[PATCH] render: reply with the server or client version, whichever is lower.
peter.hutterer at who-t.net
Thu Sep 17 19:39:48 PDT 2009
On Thu, Sep 17, 2009 at 04:36:54PM +0200, Julien Cristau wrote:
> On Thu, 2009-09-17 at 21:52 +1000, Peter Hutterer wrote:
> > something like a single header file specifying the supported version for all
> > extensions rather than 25 SERVER_FOOBAR_MAJOR spread over different
> > source files seems sensible enough to me. Any comments?
> Keeping the supported proto version in the same place as the code that
> handles the extension means there isn't one more file to forget to
> update when introducing new protocol, so I'm not sure separating them
> wins us anything here. You don't usually extend more than one extension
> at once, so I don't see a reason to keep all the versions together. I
> might be missing something though. :)
One benefit of a single file is that you can see in one go what protocol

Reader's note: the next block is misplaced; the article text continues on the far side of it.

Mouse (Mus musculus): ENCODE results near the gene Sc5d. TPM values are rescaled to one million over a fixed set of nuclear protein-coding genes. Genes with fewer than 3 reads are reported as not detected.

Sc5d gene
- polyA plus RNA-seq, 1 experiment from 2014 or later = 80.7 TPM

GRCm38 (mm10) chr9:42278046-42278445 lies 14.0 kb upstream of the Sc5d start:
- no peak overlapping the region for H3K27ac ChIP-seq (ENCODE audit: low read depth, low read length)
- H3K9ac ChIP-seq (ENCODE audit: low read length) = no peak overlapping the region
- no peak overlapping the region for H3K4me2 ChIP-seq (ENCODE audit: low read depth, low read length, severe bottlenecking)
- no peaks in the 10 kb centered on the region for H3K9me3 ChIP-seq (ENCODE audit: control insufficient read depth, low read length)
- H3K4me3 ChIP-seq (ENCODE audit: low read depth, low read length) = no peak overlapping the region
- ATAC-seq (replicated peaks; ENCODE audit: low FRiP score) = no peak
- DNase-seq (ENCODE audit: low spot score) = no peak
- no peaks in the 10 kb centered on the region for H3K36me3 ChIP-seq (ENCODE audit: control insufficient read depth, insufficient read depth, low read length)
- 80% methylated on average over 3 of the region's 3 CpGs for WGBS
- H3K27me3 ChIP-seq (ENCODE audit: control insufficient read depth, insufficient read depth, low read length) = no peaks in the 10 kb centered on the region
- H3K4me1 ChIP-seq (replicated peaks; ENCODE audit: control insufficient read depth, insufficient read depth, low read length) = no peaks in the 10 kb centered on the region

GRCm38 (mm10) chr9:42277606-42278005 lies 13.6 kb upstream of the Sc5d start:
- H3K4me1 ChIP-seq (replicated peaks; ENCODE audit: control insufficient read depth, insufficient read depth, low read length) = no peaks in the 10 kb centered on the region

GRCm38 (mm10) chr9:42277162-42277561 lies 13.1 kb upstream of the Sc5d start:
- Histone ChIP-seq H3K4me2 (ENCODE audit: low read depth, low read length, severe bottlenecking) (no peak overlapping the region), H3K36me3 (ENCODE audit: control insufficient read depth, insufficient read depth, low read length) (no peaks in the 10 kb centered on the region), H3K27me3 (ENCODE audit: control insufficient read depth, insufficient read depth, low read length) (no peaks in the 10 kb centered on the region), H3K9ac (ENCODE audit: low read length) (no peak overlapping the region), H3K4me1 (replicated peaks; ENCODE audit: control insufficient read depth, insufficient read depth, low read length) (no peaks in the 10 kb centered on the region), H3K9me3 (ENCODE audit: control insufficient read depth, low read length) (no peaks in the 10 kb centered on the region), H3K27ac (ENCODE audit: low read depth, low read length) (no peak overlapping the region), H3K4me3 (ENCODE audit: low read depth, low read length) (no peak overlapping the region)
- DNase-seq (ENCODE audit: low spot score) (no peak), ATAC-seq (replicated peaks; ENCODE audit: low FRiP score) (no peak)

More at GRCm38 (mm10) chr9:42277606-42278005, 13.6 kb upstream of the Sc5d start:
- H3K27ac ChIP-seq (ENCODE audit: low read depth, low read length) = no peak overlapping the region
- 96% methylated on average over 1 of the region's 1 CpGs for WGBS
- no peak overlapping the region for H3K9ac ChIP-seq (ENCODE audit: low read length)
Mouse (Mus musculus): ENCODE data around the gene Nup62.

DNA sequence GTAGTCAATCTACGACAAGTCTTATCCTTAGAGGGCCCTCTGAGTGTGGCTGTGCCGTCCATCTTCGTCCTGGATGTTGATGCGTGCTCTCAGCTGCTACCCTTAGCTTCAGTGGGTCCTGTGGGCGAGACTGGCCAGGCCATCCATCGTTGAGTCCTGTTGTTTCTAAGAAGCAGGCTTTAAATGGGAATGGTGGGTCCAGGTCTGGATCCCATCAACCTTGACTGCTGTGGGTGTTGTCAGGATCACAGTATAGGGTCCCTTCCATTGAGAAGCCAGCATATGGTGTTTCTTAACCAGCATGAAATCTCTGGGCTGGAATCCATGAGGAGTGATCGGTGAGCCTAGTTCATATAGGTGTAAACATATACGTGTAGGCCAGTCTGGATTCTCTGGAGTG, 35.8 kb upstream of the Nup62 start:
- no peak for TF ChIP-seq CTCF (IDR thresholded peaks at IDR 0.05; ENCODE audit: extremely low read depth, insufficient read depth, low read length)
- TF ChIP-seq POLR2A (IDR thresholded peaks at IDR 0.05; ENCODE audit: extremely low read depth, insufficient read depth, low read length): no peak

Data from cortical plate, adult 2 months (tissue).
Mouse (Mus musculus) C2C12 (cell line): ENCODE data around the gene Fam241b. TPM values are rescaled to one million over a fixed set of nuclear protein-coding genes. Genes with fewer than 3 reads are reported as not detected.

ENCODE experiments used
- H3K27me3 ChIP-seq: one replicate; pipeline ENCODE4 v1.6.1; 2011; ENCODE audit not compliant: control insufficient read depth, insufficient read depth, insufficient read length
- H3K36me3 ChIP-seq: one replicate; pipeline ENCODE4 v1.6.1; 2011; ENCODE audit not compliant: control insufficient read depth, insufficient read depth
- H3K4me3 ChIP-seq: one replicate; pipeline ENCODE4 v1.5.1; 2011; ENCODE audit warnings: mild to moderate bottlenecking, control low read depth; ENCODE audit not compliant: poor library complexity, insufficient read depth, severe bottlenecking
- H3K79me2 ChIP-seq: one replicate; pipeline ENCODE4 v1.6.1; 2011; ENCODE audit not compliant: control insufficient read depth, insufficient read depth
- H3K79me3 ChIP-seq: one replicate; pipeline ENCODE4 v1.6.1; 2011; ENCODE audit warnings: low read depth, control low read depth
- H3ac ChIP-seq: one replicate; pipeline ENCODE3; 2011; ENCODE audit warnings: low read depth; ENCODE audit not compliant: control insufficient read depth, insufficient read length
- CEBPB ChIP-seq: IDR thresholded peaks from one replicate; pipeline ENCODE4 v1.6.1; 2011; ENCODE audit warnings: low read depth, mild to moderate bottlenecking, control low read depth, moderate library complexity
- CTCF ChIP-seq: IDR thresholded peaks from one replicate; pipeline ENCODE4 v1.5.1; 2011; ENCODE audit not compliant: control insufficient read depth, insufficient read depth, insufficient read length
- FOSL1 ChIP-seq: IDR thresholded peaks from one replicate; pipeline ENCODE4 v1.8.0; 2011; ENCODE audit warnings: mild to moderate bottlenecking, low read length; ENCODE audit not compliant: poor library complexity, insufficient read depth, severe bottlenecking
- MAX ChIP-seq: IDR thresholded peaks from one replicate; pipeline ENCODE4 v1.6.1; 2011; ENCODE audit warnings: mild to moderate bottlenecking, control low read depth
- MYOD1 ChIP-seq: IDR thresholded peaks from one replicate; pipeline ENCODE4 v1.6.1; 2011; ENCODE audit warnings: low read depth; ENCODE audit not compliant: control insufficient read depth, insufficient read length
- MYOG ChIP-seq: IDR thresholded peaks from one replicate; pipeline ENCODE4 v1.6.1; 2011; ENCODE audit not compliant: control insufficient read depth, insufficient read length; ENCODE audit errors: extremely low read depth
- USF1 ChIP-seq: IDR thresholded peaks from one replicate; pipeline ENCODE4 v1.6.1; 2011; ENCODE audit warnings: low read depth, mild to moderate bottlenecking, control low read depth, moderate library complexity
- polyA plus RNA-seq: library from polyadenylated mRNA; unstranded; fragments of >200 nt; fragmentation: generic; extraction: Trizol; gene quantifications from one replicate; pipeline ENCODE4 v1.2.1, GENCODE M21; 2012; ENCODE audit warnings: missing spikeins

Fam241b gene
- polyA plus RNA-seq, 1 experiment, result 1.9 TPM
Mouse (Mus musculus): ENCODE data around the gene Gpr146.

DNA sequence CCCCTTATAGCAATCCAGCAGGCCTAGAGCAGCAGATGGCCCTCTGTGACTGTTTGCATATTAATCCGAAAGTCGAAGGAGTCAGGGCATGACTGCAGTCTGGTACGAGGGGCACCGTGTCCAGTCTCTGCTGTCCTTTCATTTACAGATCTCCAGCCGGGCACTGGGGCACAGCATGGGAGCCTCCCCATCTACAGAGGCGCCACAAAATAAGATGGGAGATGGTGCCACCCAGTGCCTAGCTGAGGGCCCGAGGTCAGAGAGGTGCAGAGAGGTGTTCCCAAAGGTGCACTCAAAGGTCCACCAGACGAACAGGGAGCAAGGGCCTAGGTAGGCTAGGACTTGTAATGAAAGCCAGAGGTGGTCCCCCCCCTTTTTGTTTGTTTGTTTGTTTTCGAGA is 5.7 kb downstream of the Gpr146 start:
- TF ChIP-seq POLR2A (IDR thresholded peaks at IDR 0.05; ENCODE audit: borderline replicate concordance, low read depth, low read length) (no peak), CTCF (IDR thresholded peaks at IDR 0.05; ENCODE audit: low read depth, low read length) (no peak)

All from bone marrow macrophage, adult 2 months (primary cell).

versions are supported (see the recent configure.ac change). A side-effect
of this is that if someone changes the version for some other protocol they
are more likely to discover that another version is out of date.
Example: libXfixes/configure.ac states
dnl Version should match the current XFixes version. XFixesQueryVersion
dnl returns the version from xfixeswire.h, NOT the version we set here. But we
dnl try to keep these the same. Note that the library has an extra
dnl digit in the version number to track changes which don't affect the
dnl protocol, so Xfixes version l.n.m corresponds to protocol version l.n,
dnl that 'revision' number appears in Xfixes.h and has to be manually
configure.ac has a version of 4.0.3
the actual revision number define is 1 (back from 3.0.1). In between we had
4.0.0, 4.0.1 (woohoo, revision number define was correct agin), and 4.0.2.
libXcomposite has the same issue with revision defined as 2 since the golden
days of 0.2.2. We had 0.3.0, 0.3.1, 0.3.2 and 0.4.0 since.
The point of these examples is that maintaining version defines seems to be
difficult. Having them somewhere where others see them too even if they're
not working on that code might just help a bit.
But the real killer feature for me is the single-page list with all
server-supported protocol extension versions. Which would nearly count as
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